Posted November 4th 2015 at 2:10 pm by
in Discovery Walks

Discovery Walks (call for submission)

a casual encounter
“A Casual Encounter”. Photo credit: Flickr/Paulo Valdivieso.

What do you notice when you walk? New construction sites? Old buildings? Church bells ringing? Mouthwatering smells? Have you tried to unpack what lies beyond these sensory cues? What do the sights, scents and sounds tell you about the history of a place? What questions come up for you?

This series provides a space for you to investigate the urban processes behind what you observe and share your discoveries with people who like you, care about the layers of history and meaning hidden in the places they inhabit.

Here is how to participate:

1. Choose a path to walk. This can be your favorite walk, or one that you do everyday.

2. Pay attention. Record 1-3 things that you notice on this path. How are the streets paved? Does one street smell like curry or cake? Do you notice train tracks that are no longer in use? Are there specific streets where people walk faster or slower than they would elsewhere? Do you wonder who might be responsible for the holiday decorations on the streetlights?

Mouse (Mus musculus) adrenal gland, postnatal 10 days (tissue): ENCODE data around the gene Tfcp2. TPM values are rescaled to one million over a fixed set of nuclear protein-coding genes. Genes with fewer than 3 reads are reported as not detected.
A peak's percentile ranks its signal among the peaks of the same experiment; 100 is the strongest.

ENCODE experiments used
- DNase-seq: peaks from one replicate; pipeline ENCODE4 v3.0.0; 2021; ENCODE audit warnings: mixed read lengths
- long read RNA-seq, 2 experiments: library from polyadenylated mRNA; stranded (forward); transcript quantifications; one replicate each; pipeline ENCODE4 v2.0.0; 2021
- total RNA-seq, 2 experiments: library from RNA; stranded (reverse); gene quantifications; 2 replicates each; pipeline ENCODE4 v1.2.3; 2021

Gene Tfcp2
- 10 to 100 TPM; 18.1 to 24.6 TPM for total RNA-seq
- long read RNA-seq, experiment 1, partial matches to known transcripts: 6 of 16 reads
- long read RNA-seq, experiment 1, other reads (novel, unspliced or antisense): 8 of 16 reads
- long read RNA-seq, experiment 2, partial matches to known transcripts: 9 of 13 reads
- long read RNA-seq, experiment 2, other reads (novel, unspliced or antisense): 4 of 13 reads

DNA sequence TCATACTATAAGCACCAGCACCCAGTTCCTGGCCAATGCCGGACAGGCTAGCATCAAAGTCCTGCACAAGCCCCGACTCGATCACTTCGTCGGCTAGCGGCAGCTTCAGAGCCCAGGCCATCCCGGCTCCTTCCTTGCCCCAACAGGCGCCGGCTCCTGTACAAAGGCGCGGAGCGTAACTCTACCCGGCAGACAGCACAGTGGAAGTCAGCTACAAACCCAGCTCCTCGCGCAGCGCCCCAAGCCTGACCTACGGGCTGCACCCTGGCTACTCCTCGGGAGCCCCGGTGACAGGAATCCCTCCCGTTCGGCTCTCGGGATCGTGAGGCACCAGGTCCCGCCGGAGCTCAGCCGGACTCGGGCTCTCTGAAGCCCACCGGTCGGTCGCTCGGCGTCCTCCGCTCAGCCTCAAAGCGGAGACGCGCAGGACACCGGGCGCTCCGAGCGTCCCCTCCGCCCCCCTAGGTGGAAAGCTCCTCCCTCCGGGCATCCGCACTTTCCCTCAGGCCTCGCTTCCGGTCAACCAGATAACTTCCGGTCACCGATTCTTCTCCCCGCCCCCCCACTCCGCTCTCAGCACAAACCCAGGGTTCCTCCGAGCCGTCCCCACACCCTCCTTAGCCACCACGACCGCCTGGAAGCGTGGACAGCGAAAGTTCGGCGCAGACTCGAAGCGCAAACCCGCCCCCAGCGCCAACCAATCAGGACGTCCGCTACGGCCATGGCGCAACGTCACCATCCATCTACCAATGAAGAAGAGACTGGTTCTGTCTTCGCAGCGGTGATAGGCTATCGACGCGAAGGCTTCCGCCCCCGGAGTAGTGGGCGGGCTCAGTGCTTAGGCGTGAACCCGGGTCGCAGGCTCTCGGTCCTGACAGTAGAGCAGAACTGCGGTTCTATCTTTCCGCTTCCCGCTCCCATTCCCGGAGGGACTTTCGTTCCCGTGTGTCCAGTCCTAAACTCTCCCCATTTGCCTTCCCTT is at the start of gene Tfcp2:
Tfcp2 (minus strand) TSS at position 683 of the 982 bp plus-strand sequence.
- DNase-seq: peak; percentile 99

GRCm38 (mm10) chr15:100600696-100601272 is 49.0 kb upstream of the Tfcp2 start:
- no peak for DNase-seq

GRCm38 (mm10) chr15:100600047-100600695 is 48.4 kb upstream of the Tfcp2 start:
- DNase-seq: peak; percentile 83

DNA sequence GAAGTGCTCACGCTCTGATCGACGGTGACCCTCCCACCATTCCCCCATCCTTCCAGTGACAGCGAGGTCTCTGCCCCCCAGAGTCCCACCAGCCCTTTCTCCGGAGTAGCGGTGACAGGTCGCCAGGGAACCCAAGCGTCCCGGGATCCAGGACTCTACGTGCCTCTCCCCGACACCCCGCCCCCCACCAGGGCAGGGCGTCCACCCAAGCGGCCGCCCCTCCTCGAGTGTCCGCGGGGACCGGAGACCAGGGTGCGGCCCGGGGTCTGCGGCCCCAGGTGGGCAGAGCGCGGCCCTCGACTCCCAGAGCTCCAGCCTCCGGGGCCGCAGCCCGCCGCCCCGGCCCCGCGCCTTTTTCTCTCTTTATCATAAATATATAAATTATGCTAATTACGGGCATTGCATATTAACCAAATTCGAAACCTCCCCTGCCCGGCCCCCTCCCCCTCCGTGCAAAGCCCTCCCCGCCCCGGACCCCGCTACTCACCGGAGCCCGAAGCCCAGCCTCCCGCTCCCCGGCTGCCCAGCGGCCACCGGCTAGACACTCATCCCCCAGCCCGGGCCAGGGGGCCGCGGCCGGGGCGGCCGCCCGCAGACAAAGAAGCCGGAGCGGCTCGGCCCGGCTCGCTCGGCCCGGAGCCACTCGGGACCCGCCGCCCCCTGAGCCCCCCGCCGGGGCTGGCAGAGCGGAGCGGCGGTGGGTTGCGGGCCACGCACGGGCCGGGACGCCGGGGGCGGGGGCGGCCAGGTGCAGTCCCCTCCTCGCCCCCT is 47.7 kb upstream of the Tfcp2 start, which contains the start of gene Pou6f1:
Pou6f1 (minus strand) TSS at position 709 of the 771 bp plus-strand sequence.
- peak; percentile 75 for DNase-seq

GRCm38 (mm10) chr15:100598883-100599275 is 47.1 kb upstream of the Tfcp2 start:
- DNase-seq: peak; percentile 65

3. Investigate. Think about the information that your senses absorbed. What scents, sounds or sights are you most curious about? What might these observations prompt you to enter into a google search? Do that google search! Alternatively (or additionally), discuss these observations with folks around you. What have you discovered about the past, present, or future of your surroundings that was prompted by your sensory inquiry.

4. Share your discoveries. Send the following to Insiyah Mohammad (submissions will be posted to this blog and shared via our social media channels):

  • An account of what you uncovered in 400 words or less. Please provide some context about where you are (include city, state, and country) and briefly discuss why you chose this walk.
  • 2-4 pictures from your walk.
  • Optional: A brief audio recording of a sound you noticed (less than one minute).
  • A map (you can take a screenshot from google maps) pointing out the places that you mention in your write up. You can even highlight your path if it is relevant to your discovery. See a couple of ways to do this below.Screen Shot 2015-11-04 at 1.38.00 PMScreen Shot 2015-11-04 at 12.02.11 PM

Post by Insiyah Mohammad Bergeron, a graduate student at the Department of Urban Studies and Planning at MIT. Find her on twitter: @insiyahmohd

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